Bailey:
Number four is Exodus 20:3, “You shall have no other gods before me.”

Bob:
That’s the first scripture of the 10 commandments, and the 10 commandments have three or four scriptures in them that have to do with finances. And you say, well, how does that have to do with finances? Because it is warning us to not put anything before God and the worship of money, especially here in America and materialism, we’re bombarded with it every single day. And we need to be very careful about putting our work and putting other things and materialism in front of God, because it’s very clear here. You’re not to put other gods before me. So whatever you’re worshiping, that’s your god.

Bailey:
Hmm. Wow. Well, staying in line with those 10 commandments. Number five is Exodus 20:15, “You shall not steal.”

Bob:
This is the eighth of the 10 commandments. And it’s a reminder to us to be forthright and all of our dealings with others and the governing authorities. And you notice I said governing authorities. How could we be stealing from the governing authorities? If you’re not reporting your taxes properly and you’re not doing the proper accounting, trying to hide money, that’s stealing. So when you follow this commandment, what I love about this is you never have to be worried about covering your tracks behind you. You don’t have to worry about that concern. And there’s a scripture about not worrying, and we’re going to cover that one too.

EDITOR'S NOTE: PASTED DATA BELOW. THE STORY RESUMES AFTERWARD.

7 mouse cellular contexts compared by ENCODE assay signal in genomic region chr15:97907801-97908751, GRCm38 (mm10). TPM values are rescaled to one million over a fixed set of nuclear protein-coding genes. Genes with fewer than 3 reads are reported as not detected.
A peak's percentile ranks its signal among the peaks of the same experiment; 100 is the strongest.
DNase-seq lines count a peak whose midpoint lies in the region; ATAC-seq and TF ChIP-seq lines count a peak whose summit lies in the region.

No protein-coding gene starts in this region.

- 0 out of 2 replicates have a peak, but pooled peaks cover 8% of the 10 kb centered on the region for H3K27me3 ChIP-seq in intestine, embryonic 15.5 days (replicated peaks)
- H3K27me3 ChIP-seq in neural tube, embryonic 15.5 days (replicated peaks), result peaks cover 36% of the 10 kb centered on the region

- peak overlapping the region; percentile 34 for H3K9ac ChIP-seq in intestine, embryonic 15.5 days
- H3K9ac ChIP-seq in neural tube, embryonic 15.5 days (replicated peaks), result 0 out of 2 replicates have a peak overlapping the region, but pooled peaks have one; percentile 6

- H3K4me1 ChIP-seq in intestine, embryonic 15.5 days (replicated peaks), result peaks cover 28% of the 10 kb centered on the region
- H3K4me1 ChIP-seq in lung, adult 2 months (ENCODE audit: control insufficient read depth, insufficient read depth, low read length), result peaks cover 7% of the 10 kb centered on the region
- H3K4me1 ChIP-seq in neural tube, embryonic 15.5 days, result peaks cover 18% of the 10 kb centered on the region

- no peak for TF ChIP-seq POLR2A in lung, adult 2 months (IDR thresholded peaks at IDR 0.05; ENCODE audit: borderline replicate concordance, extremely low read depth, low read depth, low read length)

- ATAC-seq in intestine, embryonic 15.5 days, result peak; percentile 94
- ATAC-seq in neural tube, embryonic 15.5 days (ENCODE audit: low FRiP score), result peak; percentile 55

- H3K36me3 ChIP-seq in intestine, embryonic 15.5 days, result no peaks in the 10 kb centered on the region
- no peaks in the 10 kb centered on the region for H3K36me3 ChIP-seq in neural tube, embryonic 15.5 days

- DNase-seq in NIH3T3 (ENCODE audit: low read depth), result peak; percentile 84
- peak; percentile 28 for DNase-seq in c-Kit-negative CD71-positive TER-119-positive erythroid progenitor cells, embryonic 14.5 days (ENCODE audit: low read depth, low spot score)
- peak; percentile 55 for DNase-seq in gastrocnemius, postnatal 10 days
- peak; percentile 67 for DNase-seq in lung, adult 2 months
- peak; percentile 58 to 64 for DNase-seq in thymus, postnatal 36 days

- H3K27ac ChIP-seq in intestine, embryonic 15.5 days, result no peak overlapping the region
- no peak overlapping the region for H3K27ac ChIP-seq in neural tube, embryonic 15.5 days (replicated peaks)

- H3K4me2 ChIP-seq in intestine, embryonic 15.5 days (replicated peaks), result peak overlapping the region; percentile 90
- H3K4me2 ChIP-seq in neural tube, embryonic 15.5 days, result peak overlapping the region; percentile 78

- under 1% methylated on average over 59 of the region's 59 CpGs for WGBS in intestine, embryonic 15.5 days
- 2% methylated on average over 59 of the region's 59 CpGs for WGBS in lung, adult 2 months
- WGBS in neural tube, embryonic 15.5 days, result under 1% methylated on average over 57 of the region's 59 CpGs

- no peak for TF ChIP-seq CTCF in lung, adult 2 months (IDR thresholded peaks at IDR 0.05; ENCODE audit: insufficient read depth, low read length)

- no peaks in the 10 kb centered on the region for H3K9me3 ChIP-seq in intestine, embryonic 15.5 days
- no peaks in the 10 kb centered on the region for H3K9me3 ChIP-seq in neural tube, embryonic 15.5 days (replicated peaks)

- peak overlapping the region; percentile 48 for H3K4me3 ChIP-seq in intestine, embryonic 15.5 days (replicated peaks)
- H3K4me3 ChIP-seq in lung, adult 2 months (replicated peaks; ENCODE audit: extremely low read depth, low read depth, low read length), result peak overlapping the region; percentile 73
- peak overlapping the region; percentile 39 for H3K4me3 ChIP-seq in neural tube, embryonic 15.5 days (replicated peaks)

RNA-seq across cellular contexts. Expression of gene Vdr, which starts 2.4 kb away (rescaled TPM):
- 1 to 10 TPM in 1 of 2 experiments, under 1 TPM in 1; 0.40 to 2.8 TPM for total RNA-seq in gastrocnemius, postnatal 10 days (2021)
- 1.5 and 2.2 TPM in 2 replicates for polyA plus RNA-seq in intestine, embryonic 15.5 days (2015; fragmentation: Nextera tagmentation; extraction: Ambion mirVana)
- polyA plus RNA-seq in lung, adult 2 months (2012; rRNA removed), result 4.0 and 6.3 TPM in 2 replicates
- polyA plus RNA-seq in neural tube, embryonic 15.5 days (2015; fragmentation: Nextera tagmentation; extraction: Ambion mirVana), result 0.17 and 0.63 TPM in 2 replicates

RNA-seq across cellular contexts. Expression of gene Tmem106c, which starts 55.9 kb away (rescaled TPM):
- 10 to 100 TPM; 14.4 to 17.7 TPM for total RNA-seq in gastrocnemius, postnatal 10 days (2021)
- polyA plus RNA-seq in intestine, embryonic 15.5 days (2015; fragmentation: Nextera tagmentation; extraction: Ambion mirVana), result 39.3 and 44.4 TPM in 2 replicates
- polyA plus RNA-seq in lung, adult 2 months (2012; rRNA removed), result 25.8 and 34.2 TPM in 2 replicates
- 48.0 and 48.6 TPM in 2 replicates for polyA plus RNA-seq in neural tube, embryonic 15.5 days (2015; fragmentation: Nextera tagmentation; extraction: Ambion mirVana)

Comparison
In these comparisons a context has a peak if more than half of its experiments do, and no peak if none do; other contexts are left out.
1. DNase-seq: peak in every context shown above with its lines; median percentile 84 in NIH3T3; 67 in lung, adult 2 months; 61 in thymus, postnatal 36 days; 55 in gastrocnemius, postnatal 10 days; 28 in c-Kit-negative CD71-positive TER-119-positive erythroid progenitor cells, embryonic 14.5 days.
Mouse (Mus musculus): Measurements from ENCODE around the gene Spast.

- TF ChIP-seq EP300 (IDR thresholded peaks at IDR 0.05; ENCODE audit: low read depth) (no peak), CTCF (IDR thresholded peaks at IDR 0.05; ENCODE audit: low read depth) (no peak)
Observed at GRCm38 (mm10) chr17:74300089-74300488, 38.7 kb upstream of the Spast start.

Bailey:
Number six is Exodus 20:17, “You shall not covet your neighbor’s house. You shall not covet your neighbor’s wife or his male or female servant, his ox or donkey, or anything that belongs to your neighbor.”

Bob:
Yeah. We’re not going to probably covet somebody’s ox or donkey today, but are we going to covet their income? Are we going to covet what kind of car they drive or where they live or how much time they get off. And this scripture is the last of the 10 commandments, but it really reminds us not to envy what others have or support the redistribution of wealth we have not earned ourselves. How are we supporting the redistribution of wealth if we’ve not earned it ourselves? Well, one of those ways is by how we vote, and are we voting in politicians that are are going to redistribute wealth. They’re taking from one class that has not earned it or one class that has earned it and given it to the other. That scripture is warning us to be careful about coveting. Envy is one of the biggest problems many people have, and politicians, as you know, they use this platform to run on, to legally take earnings from one class of people to satisfy the sin of envy and give it to another class of people. Never thought about it that way, have you?